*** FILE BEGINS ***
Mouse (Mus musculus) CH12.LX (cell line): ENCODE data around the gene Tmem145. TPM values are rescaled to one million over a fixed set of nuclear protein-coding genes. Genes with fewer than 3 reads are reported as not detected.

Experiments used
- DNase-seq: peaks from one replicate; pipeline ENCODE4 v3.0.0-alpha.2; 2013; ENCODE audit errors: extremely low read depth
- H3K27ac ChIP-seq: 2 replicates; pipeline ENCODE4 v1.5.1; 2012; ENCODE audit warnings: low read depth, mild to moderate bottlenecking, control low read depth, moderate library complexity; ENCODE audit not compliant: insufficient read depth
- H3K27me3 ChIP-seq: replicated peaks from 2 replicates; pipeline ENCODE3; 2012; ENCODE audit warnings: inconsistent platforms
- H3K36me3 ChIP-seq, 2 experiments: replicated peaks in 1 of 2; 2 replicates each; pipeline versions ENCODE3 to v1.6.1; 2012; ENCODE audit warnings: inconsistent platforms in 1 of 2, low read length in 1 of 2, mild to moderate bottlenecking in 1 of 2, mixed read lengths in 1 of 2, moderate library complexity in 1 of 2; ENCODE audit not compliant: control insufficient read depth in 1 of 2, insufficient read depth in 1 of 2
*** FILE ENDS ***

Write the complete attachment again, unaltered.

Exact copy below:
Mouse (Mus musculus) CH12.LX (cell line): ENCODE data around the gene Tmem145. TPM values are rescaled to one million over a fixed set of nuclear protein-coding genes. Genes with fewer than 3 reads are reported as not detected.

Experiments used
- DNase-seq: peaks from one replicate; pipeline ENCODE4 v3.0.0-alpha.2; 2013; ENCODE audit errors: extremely low read depth
- H3K27ac ChIP-seq: 2 replicates; pipeline ENCODE4 v1.5.1; 2012; ENCODE audit warnings: low read depth, mild to moderate bottlenecking, control low read depth, moderate library complexity; ENCODE audit not compliant: insufficient read depth
- H3K27me3 ChIP-seq: replicated peaks from 2 replicates; pipeline ENCODE3; 2012; ENCODE audit warnings: inconsistent platforms
- H3K36me3 ChIP-seq, 2 experiments: replicated peaks in 1 of 2; 2 replicates each; pipeline versions ENCODE3 to v1.6.1; 2012; ENCODE audit warnings: inconsistent platforms in 1 of 2, low read length in 1 of 2, mild to moderate bottlenecking in 1 of 2, mixed read lengths in 1 of 2, moderate library complexity in 1 of 2; ENCODE audit not compliant: control insufficient read depth in 1 of 2, insufficient read depth in 1 of 2